lib: This is the place where you can put any file’s that you’d like to use all over your app.

log: All of your logs will be stored here. You should get an access.log, a stdout.log, and a stderr.log after you run your app.

node_modules: This is where the modules that you install will be stored. Think of it as a lib for other people’s code.

public: Finally, here’s where all of your front end specific stuff will live. All you css files, images, and front-end js files will be in here. You’ll notice that Twitter’s bootstrap and jQuery come pre-packaged with all Geddy apps.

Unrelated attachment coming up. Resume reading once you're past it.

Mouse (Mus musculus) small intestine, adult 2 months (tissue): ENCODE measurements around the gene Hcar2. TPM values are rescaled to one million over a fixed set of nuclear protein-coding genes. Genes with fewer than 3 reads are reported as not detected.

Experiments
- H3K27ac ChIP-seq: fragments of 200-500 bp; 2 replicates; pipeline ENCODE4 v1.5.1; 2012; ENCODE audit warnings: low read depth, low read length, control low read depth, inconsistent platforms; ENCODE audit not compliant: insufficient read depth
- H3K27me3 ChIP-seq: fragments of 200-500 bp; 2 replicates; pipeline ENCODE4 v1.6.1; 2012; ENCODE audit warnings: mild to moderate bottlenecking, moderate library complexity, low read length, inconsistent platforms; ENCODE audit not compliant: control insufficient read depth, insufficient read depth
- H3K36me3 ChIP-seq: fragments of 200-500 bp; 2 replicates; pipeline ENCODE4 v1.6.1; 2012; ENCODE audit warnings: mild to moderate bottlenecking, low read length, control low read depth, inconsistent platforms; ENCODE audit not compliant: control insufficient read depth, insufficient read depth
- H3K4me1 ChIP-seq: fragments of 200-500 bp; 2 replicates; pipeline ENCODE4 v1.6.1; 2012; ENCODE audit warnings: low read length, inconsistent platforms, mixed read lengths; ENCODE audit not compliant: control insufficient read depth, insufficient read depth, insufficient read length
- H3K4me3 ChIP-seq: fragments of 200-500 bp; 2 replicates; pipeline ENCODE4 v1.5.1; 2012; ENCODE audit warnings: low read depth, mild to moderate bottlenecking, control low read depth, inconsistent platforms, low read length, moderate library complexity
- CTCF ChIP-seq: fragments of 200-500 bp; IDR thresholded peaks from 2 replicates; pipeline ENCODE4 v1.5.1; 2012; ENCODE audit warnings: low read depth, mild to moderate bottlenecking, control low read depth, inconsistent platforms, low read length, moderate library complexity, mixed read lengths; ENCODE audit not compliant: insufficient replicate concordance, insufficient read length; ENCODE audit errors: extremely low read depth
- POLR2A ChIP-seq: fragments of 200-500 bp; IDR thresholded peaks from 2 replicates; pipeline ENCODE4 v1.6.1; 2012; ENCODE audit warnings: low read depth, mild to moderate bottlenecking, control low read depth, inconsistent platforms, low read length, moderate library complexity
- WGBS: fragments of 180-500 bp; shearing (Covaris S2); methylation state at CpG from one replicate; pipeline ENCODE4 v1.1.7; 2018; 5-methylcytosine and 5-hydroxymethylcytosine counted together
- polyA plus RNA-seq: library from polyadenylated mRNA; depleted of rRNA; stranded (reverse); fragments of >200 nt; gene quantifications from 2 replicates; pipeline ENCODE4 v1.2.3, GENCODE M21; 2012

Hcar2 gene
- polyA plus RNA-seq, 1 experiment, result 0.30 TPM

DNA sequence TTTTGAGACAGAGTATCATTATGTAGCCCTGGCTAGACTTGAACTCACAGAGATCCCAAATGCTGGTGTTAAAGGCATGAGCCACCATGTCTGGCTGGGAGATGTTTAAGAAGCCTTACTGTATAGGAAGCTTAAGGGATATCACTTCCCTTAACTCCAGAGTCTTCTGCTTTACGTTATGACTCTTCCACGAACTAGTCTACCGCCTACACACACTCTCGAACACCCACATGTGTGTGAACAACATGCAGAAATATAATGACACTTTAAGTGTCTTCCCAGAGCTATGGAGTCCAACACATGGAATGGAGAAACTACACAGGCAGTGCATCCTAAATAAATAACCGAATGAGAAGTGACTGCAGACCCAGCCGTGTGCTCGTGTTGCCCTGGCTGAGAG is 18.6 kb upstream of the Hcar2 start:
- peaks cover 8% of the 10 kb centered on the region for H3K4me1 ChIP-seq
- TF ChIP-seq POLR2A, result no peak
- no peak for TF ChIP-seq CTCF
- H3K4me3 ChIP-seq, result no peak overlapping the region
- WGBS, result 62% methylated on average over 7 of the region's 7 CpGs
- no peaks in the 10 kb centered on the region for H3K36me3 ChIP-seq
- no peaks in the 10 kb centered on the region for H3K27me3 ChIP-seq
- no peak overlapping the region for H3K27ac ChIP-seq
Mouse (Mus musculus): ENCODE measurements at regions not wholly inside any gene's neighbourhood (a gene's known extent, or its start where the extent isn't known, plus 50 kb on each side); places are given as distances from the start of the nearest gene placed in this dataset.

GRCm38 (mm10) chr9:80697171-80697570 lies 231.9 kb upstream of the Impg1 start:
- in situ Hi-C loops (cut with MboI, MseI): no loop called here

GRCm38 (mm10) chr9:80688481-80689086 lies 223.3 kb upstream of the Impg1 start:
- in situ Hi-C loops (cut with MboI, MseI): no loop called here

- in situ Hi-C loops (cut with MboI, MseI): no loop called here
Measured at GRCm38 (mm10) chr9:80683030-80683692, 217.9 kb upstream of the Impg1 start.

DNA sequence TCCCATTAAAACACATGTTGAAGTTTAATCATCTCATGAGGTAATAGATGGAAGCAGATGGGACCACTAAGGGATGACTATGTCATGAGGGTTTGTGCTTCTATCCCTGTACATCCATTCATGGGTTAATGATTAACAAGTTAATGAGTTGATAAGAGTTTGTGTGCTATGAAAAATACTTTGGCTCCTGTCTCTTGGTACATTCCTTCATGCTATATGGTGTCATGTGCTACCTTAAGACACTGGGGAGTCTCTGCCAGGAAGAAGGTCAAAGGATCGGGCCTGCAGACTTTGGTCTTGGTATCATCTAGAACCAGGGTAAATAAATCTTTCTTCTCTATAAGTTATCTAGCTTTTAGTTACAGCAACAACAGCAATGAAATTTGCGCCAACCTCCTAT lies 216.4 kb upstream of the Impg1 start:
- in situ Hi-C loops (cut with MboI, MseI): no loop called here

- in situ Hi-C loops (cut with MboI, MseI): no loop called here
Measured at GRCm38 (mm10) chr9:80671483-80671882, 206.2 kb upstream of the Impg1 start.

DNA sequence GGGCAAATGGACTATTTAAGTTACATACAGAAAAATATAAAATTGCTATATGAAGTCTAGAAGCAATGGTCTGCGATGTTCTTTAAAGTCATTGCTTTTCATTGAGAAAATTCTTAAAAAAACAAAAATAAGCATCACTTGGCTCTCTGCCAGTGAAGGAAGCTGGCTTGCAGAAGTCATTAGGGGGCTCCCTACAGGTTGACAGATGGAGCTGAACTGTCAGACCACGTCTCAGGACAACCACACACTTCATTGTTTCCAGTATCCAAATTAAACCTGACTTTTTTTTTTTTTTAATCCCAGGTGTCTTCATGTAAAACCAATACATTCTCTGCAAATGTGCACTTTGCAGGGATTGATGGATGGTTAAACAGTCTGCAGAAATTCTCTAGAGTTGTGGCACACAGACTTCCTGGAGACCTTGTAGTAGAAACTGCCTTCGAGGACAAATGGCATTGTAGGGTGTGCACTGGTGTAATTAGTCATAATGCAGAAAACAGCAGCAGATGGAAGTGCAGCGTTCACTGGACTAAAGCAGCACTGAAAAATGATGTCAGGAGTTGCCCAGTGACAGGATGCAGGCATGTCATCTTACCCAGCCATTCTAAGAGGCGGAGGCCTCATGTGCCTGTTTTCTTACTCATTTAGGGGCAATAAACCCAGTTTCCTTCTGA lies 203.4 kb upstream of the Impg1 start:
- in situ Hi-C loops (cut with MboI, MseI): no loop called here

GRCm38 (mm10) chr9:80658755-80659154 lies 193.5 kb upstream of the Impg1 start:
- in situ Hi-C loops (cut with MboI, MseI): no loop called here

Starting Up Your New Geddy App

Now that we have an app generated, I'll demonstrate how to start it up. First, open the terminal again, and navigate to your app’s directory:

cd ~/path/to/code/todo_app

Once you’re there, start the app up by using the geddy command:


You should see some output that looks a bit like this:

Now that we’ve started up the server, go ahead and check it out in browser. Visit http://localhost:4000, and take a look!

Bonus: Because Geddy uses Bootstrap out of the box, with it’s responsive layout enabled, our app will immediately display nicely in a mobile browser. Resize your browser window to verify this.

The Next Step

This concludes the first part of our tutorial series on Node.js and Geddy. In the next one, I’ll demonstrate how to generate a todo resource (which will give us a better base to build our app upon), and go into the details of building a real app with Geddy. If you have any questions, feel free to leave a comment here or open an issue on GitHub. Stay tuned!